Facebook is 'addictive,' 'bad for you': Salesforce co-CEO

Governments will gain more power to tax major multinational companies — including Silicon Valley behemoths — for conducting business in their countries under a proposed overhaul of cross-border tax rules released by the Organisation for Economic Cooperation and Development.

The proposal, unveiled on Wednesday, comes amid growing tensions between the United States and other countries over digital taxes that mostly take aim at American tech giants, including Amazon, Google and Facebook.

Salesforce co-CEO Marc Benioff spoke to FOX Business' Maria Bartiromo about the effort behind breaking up big tech companies.

"Facebook is the new cigarettes."

- Marc Benioff, Salesforce co-CEO

"It's addictive; it's bad for you," Benioff told FOX Business. Facebook wants "your kids. Now, they're posting political ads with incorrect information. They're passing your information to 50,000 other companies — you don't even know what's happening."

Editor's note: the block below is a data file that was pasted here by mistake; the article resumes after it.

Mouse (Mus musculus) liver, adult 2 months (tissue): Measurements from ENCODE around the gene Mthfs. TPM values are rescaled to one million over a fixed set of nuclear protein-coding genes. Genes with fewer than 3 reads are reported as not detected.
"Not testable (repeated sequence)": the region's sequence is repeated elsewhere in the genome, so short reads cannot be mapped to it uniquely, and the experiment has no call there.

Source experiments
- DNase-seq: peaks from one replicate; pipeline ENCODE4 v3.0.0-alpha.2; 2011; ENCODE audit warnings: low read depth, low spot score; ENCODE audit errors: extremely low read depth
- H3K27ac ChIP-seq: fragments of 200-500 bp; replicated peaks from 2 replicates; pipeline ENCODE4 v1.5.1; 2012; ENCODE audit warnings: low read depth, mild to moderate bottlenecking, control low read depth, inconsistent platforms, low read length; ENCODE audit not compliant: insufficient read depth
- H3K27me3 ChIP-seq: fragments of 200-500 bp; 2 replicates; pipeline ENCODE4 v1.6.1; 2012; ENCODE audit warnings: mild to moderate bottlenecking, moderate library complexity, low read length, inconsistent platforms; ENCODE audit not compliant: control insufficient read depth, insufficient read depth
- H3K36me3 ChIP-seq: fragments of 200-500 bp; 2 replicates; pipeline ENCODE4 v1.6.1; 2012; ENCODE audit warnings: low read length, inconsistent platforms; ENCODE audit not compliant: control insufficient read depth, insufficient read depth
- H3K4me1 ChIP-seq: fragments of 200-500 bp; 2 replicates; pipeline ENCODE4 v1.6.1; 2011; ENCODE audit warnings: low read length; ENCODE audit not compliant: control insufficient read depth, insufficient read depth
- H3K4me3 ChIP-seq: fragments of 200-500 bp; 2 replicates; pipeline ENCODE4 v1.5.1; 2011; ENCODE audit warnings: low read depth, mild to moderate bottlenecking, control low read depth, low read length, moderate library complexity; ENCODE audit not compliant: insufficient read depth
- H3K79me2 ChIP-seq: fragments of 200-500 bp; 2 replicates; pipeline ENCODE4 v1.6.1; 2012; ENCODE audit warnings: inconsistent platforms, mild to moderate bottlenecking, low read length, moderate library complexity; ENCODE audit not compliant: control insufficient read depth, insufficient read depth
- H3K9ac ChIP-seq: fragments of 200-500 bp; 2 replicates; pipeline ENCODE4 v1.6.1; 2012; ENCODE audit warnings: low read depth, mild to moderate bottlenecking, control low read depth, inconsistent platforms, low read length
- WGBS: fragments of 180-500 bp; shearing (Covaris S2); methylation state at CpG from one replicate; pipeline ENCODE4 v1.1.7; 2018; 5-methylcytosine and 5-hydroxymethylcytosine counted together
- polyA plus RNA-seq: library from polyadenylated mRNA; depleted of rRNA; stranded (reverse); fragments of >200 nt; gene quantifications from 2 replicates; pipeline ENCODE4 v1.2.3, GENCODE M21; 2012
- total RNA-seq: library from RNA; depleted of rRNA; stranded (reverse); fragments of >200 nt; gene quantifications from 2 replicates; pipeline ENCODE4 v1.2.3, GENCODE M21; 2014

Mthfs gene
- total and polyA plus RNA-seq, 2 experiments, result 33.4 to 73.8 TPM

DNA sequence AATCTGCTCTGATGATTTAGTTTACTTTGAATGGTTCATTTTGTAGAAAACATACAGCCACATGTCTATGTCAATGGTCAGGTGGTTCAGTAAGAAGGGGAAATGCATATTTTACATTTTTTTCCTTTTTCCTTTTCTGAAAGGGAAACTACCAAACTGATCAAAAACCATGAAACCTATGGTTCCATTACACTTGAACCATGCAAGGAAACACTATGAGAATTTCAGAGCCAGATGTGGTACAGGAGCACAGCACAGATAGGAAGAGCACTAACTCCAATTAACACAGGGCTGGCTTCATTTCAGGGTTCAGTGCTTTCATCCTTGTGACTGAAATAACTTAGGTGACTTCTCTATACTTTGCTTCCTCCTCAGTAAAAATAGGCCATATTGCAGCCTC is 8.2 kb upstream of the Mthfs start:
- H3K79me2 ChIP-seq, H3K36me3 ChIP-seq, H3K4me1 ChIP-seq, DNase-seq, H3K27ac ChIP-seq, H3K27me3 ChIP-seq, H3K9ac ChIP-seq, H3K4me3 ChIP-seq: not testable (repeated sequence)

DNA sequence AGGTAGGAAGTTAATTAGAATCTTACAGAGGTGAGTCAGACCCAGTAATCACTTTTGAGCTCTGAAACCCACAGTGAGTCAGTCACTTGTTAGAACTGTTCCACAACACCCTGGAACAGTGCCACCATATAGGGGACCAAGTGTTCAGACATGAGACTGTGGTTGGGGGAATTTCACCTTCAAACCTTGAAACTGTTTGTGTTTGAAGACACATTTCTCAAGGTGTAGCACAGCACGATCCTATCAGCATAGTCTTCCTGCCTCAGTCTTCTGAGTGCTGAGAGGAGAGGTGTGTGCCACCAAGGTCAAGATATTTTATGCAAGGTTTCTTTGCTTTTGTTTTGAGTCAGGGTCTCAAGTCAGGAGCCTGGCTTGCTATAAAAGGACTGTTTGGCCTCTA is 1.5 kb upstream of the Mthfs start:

Benioff said with Facebook buying apps like WhatsApp and Instagram, it has them comingled in lots of companies.

"They're creating market segments called 'the persuadables' and shifting elections based on that data," Benioff said. "That's not good. Nobody wants that.

"We want a society based on trust and truth."

- Marc Benioff, Salesforce co-CEO

"That's so important, and this is something we all need to be committed to," Benioff said. "We have to focus on trust as our highest value."

Under the new rules outlined by the Paris-based organization, countries would have the capability to tax digital companies based on sales, rather than physical presence. This is because digital companies don’t require a physical presence to run their business within a certain country, so they benefit from the current system that taxes them based on the location of their operations and assets and not where their sales are generated.

According to a recent European Union report, digital companies pay, on average, half of what their traditional brick-and-mortar counterparts do in taxes — even as their revenue expands four times as fast as revenue for other multinational companies.

FOX Business' Megan Henney contributed to this report.